“A lot of NHL teams either lessened their Russian scouting core, stopped sending crossover scouts or just pulled everyone out of Russia altogether following the start of the conflict between the country and Ukraine. So a lot of the looks teams had on Michkov were through video, which doesn’t give you the same frame of reference.

“Usually, Russia would be a major threat in any major international competition. For the past two years, scouts were robbed of seeing Michkov compete against the world’s top talents. We already know how he stacks up locally – some believe Michkov is the best Russian prospect since Malkin or Alex Ovechkin, and it’s hard to argue against that.”

The lessening of scouts, the complete halt of scouting for some, and the dark cloud that surfaced over Russia and the KHL continued to increase as we drew closer and closer to the NHL draft. The biggest storyline heading into that night was no longer about the Chicago Blackhawks drafting Connor Bedard with the first overall selection, it was about Matvei Michkov and who between 4-8 would draft the super-prospect.

With Bedard firmly planted as the top prospect, Adam Fantilli and Leo Carlsson were near-locks to follow suit, leaving the San Jose Sharks as the first team with the opportunity to draft Michkov. It was widely speculated that neither the Sharks at #4 nor the Arizona Coyotes at #6 were interested in drafting the Russian phenom with several question marks remaining unanswered and the fact that not many teams had the opportunity to see him play. Add in the fact that he wouldn’t be making the leap over the pond until 2026, that kept the basement-dwellers away, citing that they wanted a prospect for “right now”.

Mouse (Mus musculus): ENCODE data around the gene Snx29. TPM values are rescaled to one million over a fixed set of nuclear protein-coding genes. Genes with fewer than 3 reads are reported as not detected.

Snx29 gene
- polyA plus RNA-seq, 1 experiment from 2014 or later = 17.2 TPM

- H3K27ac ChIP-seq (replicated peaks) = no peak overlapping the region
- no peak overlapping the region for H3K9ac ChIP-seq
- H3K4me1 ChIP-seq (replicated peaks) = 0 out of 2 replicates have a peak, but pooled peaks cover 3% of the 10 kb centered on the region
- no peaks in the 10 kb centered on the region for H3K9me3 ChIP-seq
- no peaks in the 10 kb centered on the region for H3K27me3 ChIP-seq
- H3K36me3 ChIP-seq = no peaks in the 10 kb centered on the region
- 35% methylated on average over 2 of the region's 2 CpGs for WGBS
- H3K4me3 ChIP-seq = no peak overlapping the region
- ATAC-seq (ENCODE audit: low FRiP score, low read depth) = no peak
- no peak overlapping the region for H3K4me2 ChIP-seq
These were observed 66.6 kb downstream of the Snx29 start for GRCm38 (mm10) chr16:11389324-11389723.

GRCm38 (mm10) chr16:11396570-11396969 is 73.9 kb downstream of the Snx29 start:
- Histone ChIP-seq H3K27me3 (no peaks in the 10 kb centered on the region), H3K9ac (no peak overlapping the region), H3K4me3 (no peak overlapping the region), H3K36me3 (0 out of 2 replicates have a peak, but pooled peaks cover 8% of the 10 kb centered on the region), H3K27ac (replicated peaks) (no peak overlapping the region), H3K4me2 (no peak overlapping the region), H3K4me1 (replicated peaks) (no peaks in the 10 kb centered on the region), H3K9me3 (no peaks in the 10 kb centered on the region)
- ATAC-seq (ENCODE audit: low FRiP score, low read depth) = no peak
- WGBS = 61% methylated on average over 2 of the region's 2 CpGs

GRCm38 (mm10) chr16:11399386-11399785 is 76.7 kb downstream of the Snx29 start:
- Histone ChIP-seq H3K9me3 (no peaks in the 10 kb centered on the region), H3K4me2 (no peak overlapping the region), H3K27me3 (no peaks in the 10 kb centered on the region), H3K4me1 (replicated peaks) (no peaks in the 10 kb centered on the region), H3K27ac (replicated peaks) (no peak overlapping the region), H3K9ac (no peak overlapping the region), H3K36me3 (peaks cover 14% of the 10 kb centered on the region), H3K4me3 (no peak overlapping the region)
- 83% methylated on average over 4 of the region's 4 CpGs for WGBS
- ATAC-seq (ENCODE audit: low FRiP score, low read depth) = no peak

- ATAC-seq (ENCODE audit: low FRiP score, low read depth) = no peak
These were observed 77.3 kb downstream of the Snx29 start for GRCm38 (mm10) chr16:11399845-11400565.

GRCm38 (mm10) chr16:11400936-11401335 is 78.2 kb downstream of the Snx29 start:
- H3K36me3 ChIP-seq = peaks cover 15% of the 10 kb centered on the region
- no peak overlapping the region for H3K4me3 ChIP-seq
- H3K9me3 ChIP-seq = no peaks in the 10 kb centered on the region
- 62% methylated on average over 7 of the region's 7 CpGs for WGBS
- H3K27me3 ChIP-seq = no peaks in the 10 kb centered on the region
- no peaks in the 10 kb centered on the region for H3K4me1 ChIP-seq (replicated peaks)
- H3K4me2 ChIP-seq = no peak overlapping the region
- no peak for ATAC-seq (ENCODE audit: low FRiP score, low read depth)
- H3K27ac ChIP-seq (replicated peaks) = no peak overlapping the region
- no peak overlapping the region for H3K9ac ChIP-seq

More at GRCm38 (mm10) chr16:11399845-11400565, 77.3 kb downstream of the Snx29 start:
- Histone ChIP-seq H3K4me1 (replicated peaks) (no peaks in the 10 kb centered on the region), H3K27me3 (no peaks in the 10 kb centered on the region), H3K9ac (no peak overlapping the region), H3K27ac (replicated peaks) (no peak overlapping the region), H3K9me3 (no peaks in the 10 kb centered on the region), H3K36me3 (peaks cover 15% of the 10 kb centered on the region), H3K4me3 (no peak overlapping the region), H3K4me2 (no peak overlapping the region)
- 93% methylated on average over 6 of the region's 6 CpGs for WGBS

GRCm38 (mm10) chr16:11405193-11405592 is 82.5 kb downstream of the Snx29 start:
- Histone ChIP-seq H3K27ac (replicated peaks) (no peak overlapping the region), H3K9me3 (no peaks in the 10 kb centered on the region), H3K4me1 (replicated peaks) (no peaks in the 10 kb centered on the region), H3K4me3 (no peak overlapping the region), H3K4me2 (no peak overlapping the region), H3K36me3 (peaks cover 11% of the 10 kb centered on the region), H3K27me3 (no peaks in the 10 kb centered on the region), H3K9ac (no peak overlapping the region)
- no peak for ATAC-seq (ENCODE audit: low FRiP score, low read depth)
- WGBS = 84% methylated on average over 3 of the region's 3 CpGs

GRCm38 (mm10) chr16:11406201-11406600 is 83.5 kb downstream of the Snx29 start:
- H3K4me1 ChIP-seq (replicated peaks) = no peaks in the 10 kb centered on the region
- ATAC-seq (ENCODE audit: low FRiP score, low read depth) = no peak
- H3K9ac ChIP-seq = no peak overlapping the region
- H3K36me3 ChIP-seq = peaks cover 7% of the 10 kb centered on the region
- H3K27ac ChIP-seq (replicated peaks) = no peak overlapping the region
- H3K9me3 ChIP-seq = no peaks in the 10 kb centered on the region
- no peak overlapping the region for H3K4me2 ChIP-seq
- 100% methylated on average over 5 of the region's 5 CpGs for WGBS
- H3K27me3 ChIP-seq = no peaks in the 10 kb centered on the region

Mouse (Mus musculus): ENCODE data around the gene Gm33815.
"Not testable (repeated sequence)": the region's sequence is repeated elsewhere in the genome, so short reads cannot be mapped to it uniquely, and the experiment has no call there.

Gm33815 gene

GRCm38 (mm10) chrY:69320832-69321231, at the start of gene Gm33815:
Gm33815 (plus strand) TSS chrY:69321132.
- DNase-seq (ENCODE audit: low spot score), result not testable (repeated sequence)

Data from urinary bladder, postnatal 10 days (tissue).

That left the Montreal Canadiens at #5 as the road block to Michkov for Daniel Brière and company – who suddenly became the favourites to nab him at #7. Rumours and reports were circulating out of Montreal left, right, and centre and no one could really put a pin on what they were planning on doing. In the end, they followed the same route as the Sharks and Coyotes as they diverted their attention elsewhere and drafted the top defenseman in David Reinbacher.

It was reported to be an arms race between the Flyers and the Washington Capitals who were picking #8 and Arizona could’ve benefitted from trading down to either team that was desperately trying to snag Michkov. Instead they decided to stay put and ended up drafting Russian defenseman, Dmitry Simashev, which certainly surprised the hockey world. The rugged defenseman was certainly going to be available when the Coyotes were due up next at #12, and in fact he could’ve been around later in the first round, but all they ended up doing was helping the Flyers secure the rights to the ultra-talented Michkov.